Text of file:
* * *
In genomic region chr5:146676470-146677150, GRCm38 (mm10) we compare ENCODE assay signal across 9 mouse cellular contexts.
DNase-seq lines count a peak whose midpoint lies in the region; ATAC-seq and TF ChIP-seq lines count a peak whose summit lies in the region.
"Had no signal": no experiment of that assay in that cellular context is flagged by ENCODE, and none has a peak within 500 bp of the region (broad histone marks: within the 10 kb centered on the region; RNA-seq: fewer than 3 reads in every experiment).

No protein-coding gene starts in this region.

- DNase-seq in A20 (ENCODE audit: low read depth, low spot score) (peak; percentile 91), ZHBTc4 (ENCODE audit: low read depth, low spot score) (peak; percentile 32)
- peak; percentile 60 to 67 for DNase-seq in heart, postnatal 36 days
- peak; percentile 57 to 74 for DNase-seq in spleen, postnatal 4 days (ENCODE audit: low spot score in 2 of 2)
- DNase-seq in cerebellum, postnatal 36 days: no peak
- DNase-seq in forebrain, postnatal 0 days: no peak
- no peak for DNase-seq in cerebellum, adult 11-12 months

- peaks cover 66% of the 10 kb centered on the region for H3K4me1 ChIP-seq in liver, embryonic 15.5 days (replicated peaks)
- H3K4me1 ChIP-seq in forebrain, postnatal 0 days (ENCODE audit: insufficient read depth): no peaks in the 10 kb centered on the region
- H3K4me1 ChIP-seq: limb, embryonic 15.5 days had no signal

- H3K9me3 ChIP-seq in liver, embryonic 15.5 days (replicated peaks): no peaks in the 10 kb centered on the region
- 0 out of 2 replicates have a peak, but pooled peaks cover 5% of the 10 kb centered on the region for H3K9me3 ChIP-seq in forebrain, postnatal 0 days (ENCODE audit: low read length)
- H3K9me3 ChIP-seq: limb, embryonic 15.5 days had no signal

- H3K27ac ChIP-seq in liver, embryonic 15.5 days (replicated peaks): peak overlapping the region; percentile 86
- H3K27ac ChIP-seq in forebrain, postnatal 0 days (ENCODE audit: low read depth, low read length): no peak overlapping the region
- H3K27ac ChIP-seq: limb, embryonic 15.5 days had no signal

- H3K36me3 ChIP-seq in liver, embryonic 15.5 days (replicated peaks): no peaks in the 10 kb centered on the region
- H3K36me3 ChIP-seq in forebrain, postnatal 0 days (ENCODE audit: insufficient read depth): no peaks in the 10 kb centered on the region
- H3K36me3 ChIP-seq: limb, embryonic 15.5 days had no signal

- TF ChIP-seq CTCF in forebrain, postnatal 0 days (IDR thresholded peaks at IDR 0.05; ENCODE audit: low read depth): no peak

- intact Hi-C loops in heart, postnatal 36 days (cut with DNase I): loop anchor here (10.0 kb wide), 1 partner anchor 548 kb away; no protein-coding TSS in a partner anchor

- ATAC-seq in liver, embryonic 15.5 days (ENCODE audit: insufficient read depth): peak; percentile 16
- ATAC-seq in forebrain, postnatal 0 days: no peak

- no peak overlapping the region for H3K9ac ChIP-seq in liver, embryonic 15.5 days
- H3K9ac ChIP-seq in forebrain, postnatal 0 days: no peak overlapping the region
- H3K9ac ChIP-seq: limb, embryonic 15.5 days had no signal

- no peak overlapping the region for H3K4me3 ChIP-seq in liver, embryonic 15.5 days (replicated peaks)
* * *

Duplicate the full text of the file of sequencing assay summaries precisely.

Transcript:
In genomic region chr5:146676470-146677150, GRCm38 (mm10) we compare ENCODE assay signal across 9 mouse cellular contexts.
DNase-seq lines count a peak whose midpoint lies in the region; ATAC-seq and TF ChIP-seq lines count a peak whose summit lies in the region.
"Had no signal": no experiment of that assay in that cellular context is flagged by ENCODE, and none has a peak within 500 bp of the region (broad histone marks: within the 10 kb centered on the region; RNA-seq: fewer than 3 reads in every experiment).

No protein-coding gene starts in this region.

- DNase-seq in A20 (ENCODE audit: low read depth, low spot score) (peak; percentile 91), ZHBTc4 (ENCODE audit: low read depth, low spot score) (peak; percentile 32)
- peak; percentile 60 to 67 for DNase-seq in heart, postnatal 36 days
- peak; percentile 57 to 74 for DNase-seq in spleen, postnatal 4 days (ENCODE audit: low spot score in 2 of 2)
- DNase-seq in cerebellum, postnatal 36 days: no peak
- DNase-seq in forebrain, postnatal 0 days: no peak
- no peak for DNase-seq in cerebellum, adult 11-12 months

- peaks cover 66% of the 10 kb centered on the region for H3K4me1 ChIP-seq in liver, embryonic 15.5 days (replicated peaks)
- H3K4me1 ChIP-seq in forebrain, postnatal 0 days (ENCODE audit: insufficient read depth): no peaks in the 10 kb centered on the region
- H3K4me1 ChIP-seq: limb, embryonic 15.5 days had no signal

- H3K9me3 ChIP-seq in liver, embryonic 15.5 days (replicated peaks): no peaks in the 10 kb centered on the region
- 0 out of 2 replicates have a peak, but pooled peaks cover 5% of the 10 kb centered on the region for H3K9me3 ChIP-seq in forebrain, postnatal 0 days (ENCODE audit: low read length)
- H3K9me3 ChIP-seq: limb, embryonic 15.5 days had no signal

- H3K27ac ChIP-seq in liver, embryonic 15.5 days (replicated peaks): peak overlapping the region; percentile 86
- H3K27ac ChIP-seq in forebrain, postnatal 0 days (ENCODE audit: low read depth, low read length): no peak overlapping the region
- H3K27ac ChIP-seq: limb, embryonic 15.5 days had no signal

- H3K36me3 ChIP-seq in liver, embryonic 15.5 days (replicated peaks): no peaks in the 10 kb centered on the region
- H3K36me3 ChIP-seq in forebrain, postnatal 0 days (ENCODE audit: insufficient read depth): no peaks in the 10 kb centered on the region
- H3K36me3 ChIP-seq: limb, embryonic 15.5 days had no signal

- TF ChIP-seq CTCF in forebrain, postnatal 0 days (IDR thresholded peaks at IDR 0.05; ENCODE audit: low read depth): no peak

- intact Hi-C loops in heart, postnatal 36 days (cut with DNase I): loop anchor here (10.0 kb wide), 1 partner anchor 548 kb away; no protein-coding TSS in a partner anchor

- ATAC-seq in liver, embryonic 15.5 days (ENCODE audit: insufficient read depth): peak; percentile 16
- ATAC-seq in forebrain, postnatal 0 days: no peak

- no peak overlapping the region for H3K9ac ChIP-seq in liver, embryonic 15.5 days
- H3K9ac ChIP-seq in forebrain, postnatal 0 days: no peak overlapping the region
- H3K9ac ChIP-seq: limb, embryonic 15.5 days had no signal

- no peak overlapping the region for H3K4me3 ChIP-seq in liver, embryonic 15.5 days (replicated peaks)